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'Nobody should get on public transport without a mask full stop,' Dáil told

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A woman wearing a protective face mask waits at a bus stop which displays a message of 'Thank you to Ireland's healthcare workers' in Dublin. Photo: REUTERS/Clodagh Kilcoyne

A woman wearing a protective face mask waits at a bus stop which displays a message of 'Thank you to Ireland's healthcare workers' in Dublin. Photo: REUTERS/Clodagh Kilcoyne

REUTERS

A woman wearing a protective face mask waits at a bus stop which displays a message of 'Thank you to Ireland's healthcare workers' in Dublin. Photo: REUTERS/Clodagh Kilcoyne

COMMUNICATIONS with the public on the use of face masks as part of efforts to fight the spread of Covid-19 have been "an absolute and chronic disaster" it has been claimed.

Labour leader Alan Kelly made the claim in the Dáil and said "nobody should get on public transport without a mask full stop".

Health Minister Simon Harris later admitted the messaging has been "confused".

There has been very few people using face coverings on public transport and in shops despite the public health advice that they should be worn.

Mr Kelly raised the issue with Taoiseach Leo Varadkar and said everyone in the country should be contacted about the use of facemasks.

He suggested a once-off communication that would provide examples of masks.

Mr Kelly added: "In Catalonia, everyone can get a mask in the pharmacy for free and, in addition, can buy one for less than a euro. I ask the Taoiseach to please consider that."

Mr Varadkar said the advice is "very simple" and face coverings should be used on public transport and indoor crowded places like supermarkets.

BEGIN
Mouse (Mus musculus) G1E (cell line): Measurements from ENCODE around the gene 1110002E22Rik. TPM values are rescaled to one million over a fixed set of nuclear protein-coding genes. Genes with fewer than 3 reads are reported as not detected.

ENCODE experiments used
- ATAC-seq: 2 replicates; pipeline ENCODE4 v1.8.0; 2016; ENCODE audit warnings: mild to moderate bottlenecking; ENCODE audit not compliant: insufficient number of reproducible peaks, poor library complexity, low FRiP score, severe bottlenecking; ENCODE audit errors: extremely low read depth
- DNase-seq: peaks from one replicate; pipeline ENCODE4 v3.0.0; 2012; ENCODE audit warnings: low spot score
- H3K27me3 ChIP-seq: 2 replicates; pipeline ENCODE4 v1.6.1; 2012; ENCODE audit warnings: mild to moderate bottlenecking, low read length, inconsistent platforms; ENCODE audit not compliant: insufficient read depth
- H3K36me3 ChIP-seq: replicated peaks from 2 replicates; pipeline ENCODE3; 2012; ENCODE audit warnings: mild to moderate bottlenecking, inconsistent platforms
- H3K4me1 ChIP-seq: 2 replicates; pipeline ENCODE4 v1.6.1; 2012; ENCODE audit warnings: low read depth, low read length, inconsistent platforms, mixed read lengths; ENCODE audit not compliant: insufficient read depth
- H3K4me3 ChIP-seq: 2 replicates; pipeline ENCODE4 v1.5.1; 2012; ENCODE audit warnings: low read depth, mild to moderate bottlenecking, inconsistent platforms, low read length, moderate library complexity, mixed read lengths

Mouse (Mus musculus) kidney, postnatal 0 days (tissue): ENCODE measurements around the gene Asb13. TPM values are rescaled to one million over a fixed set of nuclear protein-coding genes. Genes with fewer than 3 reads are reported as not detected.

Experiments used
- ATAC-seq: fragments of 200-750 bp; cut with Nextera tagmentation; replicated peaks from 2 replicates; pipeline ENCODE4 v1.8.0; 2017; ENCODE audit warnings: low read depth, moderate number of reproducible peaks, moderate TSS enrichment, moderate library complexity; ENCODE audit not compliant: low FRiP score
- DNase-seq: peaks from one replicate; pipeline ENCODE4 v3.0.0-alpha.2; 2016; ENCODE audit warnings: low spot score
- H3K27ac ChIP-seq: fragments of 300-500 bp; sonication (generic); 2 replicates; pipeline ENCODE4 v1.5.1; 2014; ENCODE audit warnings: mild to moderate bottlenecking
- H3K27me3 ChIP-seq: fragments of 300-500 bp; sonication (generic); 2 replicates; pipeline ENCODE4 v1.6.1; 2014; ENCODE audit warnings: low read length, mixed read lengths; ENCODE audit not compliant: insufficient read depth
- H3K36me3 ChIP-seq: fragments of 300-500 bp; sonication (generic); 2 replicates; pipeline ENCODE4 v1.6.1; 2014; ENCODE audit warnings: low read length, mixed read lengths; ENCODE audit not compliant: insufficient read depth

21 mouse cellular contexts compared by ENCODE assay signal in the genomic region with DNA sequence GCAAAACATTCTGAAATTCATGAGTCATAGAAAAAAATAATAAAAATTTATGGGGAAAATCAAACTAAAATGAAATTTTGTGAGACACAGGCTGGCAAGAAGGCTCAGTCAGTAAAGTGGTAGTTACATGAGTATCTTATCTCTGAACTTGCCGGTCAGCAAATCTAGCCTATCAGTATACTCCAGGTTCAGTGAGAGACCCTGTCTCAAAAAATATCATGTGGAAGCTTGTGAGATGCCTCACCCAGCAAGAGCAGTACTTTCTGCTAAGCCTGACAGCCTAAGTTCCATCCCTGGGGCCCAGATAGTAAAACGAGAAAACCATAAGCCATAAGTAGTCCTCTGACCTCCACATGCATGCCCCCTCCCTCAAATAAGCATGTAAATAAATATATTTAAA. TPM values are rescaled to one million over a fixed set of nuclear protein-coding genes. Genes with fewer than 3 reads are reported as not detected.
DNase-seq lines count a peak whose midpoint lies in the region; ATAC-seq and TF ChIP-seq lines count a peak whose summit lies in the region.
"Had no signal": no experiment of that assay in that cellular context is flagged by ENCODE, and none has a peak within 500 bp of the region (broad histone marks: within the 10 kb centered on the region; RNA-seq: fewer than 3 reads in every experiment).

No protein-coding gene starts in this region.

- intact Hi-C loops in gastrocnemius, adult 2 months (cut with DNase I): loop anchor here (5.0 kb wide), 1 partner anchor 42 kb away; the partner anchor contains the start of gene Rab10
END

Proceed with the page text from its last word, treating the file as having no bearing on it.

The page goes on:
He said: "People should be aware that it is not a magic shield or an alternative to physical distancing, hand washing or other things, but it can help". He said they must be worn properly and not around people's necks like a scarf.

"We will have to launch a new public information campaign to reinforce that," he said.

Later, during a debate with the health minister, Fianna Fáil TD Paul McAuliffe said the messaging on masks has been confusing and that despite being recommended by the National Public Health Emergency Team (NPHET) six weeks ago "very few Irish people are wearing face masks".

He said he doesn't believe it needs to be enforced but called for a public information campaign.

Mr Harris said he agreed with Mr McAuliffe that there needs to be a public awareness campaign.

He added: "I take the implicit and fair criticism that messaging has been confused in this regard possibly because so many different people and experts have an opinion on it."

But Mr Harris said the clear view of public health experts and the government is face coverings should be worn on public transport, in shops and when visiting people who have been cocooning.

Online Editors